Interview: Luis Ortigas

To what extent can the country balance domestic production and demand, given the constraints of declining production?

LUIS ORTIGAS: In 2014 oil production in Peru stood at 70,000 barrels per day (bpd), an increase from 60,000 bpd in 2013. If we also take into account growth in the output of liquefied natural gas, we can see that energy production is expanding.

However, it is true that certain parts of the sector have reduced their output, mainly among private enterprises. Decreased international oil prices, which, at current operational costs, need to be near $70 per barrel for some fields to be profitable, has created a key challenge. Since there are expectations that international oil prices will recover, an uptick or even a freeze on current production levels is a decision that has a high opportunity cost.

However, this has not stopped the decline in exploration investment, which by itself requires a significant amount of financing and, therefore, higher returns than the ones offered by markets today.

What steps are being taken to ensure that electricity generation meets demand?

ORTIGAS: Based on existing installed capacity, demand is covered until 2018, with bids currently in progress to install another 1000 MW of capacity through hydroelectric power plants in the south. However, the energy mix is changing, with natural gas gaining ground every year due to its advantage in terms of price and because infrastructure takes less time to build than hydroelectric power plants.

Public authorities are also taking steps to reduce the procedures involved in constructing new plants and commencing operations, with the aim of further expanding installed power capacity. Such rules aim to clarify the maximum time that public authorities can take to approve the paperwork presented by companies. They also aim to reduce the amount of paperwork required. However, further reduction in bureaucratic procedures, which takes into account the opinion of all parties involved, may add to social unrest, since there are parts of the population that may start to feel that their voices are not being taken into consideration.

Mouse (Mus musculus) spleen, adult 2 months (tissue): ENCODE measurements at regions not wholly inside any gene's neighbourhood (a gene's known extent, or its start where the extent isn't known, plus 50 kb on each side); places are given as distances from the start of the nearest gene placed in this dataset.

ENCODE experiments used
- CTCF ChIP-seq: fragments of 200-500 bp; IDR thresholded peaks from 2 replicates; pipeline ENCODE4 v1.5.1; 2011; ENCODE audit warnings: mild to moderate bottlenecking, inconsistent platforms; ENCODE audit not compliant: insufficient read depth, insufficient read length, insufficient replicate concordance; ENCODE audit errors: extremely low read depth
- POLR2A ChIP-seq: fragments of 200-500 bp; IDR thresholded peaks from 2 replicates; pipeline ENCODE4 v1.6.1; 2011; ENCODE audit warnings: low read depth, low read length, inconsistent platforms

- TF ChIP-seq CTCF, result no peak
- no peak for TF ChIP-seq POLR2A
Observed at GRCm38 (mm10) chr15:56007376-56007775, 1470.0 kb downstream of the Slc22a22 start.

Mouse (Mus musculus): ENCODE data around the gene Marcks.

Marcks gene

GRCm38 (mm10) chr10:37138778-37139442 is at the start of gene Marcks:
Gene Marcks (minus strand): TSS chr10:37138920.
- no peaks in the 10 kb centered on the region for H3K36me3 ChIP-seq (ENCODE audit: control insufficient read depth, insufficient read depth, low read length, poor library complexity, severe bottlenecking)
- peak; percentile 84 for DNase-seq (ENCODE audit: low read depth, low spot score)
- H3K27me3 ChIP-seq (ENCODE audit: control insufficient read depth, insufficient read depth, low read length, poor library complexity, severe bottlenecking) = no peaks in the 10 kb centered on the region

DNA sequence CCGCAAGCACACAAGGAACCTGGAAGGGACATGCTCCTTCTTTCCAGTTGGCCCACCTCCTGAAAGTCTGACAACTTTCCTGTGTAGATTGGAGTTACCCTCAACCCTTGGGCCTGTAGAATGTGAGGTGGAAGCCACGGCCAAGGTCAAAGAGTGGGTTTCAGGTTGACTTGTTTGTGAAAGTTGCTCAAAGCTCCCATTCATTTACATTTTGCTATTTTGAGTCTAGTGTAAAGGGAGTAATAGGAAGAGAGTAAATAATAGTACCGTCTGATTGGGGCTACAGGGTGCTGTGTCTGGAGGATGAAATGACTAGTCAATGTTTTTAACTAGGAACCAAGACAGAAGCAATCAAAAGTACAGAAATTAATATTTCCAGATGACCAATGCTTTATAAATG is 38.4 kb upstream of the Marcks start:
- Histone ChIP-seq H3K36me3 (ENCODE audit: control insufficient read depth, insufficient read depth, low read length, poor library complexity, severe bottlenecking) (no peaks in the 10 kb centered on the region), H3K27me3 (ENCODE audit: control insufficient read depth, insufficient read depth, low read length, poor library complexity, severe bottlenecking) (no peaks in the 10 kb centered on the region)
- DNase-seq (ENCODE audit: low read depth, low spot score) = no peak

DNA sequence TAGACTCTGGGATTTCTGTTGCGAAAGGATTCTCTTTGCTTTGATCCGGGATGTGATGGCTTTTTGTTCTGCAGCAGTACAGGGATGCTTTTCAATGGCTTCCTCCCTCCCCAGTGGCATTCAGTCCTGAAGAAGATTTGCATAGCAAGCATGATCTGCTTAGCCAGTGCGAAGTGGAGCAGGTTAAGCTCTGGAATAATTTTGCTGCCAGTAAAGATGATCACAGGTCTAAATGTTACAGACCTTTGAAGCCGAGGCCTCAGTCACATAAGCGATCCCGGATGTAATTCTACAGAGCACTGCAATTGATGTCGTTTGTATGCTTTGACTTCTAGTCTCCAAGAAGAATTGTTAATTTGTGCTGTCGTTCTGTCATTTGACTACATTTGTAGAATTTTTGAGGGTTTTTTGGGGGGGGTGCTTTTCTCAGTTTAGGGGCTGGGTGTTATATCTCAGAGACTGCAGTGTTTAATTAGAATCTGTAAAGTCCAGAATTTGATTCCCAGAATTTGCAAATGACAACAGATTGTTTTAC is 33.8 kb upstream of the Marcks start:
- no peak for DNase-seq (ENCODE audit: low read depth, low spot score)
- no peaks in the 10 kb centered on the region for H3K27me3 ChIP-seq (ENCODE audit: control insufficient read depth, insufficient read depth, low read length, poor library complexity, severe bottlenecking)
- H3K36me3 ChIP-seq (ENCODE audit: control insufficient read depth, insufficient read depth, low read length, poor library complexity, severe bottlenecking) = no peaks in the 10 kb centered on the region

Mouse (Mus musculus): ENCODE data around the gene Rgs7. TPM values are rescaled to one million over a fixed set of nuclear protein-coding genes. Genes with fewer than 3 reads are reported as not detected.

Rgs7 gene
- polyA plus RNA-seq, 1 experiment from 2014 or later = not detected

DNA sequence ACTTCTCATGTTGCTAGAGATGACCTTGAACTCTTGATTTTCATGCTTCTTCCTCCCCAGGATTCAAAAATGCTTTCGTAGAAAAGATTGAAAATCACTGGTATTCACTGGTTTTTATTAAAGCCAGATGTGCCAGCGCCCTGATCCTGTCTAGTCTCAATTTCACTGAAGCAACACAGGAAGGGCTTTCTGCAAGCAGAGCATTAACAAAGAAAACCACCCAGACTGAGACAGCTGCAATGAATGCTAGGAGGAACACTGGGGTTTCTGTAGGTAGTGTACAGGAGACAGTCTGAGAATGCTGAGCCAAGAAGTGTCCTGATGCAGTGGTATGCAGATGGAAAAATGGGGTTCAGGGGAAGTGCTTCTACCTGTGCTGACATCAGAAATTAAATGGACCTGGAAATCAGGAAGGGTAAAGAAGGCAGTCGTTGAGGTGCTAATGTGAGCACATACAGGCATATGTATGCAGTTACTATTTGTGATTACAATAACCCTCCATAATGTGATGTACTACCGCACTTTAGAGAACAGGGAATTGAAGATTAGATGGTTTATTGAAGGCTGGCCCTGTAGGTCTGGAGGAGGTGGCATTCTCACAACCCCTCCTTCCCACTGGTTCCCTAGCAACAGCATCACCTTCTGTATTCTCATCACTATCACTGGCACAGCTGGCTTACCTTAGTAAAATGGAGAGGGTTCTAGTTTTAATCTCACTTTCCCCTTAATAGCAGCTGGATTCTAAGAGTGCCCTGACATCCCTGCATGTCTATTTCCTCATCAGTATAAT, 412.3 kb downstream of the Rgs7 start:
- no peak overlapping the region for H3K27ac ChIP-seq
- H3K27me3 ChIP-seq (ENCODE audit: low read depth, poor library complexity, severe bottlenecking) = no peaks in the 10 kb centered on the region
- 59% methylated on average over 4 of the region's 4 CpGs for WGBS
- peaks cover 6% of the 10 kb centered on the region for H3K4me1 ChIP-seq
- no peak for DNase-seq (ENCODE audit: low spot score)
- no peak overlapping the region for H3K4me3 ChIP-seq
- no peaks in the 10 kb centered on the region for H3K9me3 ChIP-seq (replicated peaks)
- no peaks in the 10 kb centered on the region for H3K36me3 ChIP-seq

To what extent is social conflict a threat to attracting new investment, and what measures are being taken in response?

ORTIGAS: A potential rise in social conflict heightens the degree of risk of investing in Peru, raises overall costs and lowers competitiveness. To avoid the sort of conflicts that are currently affecting the industry, the government has approved the Prior Consultation Act, known as Ley de Consulta Previa, where all members of a community based near a metal-reserve field get to vote on its future after engaging in negotiations with the state. Enforcement of this law should diminish social conflict significantly, as it provides the people with a voice inside the system rather than from the outside.

What infrastructure is needed to facilitate increased natural gas and electricity exports?

ORTIGAS: Natural gas production currently stands at 400m cu feet per day, and the last findings at Lote 66 have increased our reserves considerably. This enhances our capability as a gas-exporting country.

Gasoducto Sur Peruano is scheduled to start operations in 2018 and will also facilitate large-scale exports of natural gas to Chile, as the pipeline passes close to the border and can be connected to the Chilean network. Brazil and Argentina also stand out as large potential markets, but the appropriate infrastructure still needs to be developed.

That being said, it is also important to highlight that our first priority is to satisfy the needs in the south of the country, where local demand is growing quickly.